Last Sunday, my husband and I were hiking out near our cabin, and had a once in a lifetime (I certainly hope) adventure. I was talking about something, when I suddenly interrupted myself with "I just got stung by something! There's another one!" My husband replied "I got stung too! Run!!!" We descended the mountain the fastest we ever have, slipping and sliding on the leaves, I fell on my butt a couple of times. All the way down I whapped the side of my head with a large feather I had found a few minutes earlier. I kept hearing the angry buzz of a bee, apparently caught in my hair. Alternating with this, I flapped my shirt, being unsure if the stinging sensations I felt in my back were new stings, or just the ongoing zinging of the stings I already had. When I got to the bottom, I thrashed my head and back with the branch of a tree to remove any cling-on bees.
Once inside the cabin, we both removed our shirts to assess the damage. My husband had four stings, one on his hand, three on his side. I had six, one on one forearm, one on the other upper arm, and two on each side of my upper back. The rest of that day and night, they stings stung and hurt. Starting the next morning, they itched, swelled up (1-2 inches across), and were pink and warm to the touch. Just yesterday (Wednesday) they began to subside a little. I am very relieved. The constant itching was wearing me down..
This experience reminded me of an article I had read a couple of years ago about bee stings as a potential therapy for pain and inflammation. I thought it interesting to write about. Also known as 'apitherapy', bee venom therapy is used more in Eastern Europe, Asia and South America than in the US. There is evidence that it was used thousands of years ago in ancient Greece and Egypt. More recently, its benefits came to light by way of beekeepers who discovered that their arthritis pain disappeared when they got stung.
Scientific studies have been inconclusive about whether it works, but there is anecdotal evidence that it does. Among the many components of bee venom are strong anti-inflammatory and pain blocking substances.It may also help with blood circulation and reduce swelling.The condtions that may have potential for treament with bee venom include osteo- and rheumatoid arthritis, bursitis, chronic fatigue, Multiple Sclerosis, and asthma, among others.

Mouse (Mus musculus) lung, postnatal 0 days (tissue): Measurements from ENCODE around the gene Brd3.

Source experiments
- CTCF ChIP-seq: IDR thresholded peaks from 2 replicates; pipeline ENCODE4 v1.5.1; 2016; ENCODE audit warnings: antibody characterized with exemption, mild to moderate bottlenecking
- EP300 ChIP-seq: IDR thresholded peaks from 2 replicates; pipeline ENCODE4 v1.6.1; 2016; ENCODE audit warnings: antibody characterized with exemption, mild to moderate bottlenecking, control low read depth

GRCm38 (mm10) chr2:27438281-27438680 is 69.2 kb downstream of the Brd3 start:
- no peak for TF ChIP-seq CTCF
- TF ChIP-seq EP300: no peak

I seem to have improvement in my chronic hip bursitis, and the IT band (outer thigh, hip to knee), that usually hurts, doesn't. I am not convinced that the hip/thigh improvement is worth the pain and itching of the stings for me. It depends partially on how long the improvement lasts. Also, from what I read, treatment is done in multiple sessions. That I would not do. One session, a few days of discomfort, I could handle, but not ongoing.itching. Some people have milder reactions, some stronger. You might tolerate it better than me. My husband says he did not get any benefits from his stings, and would not want to get apitherapy.
If this piques your interest, you can get more info at: Bee Venom Therapy or Apitherapy Wiki. A note of caution: if you are considering this- get tested for allergy to bee venom before starting the treatment. An allergic reaction could be deadly. Also, I recommend looking for a trained apitherapist. Doing it the way we did it, it is very hard to control the dosage.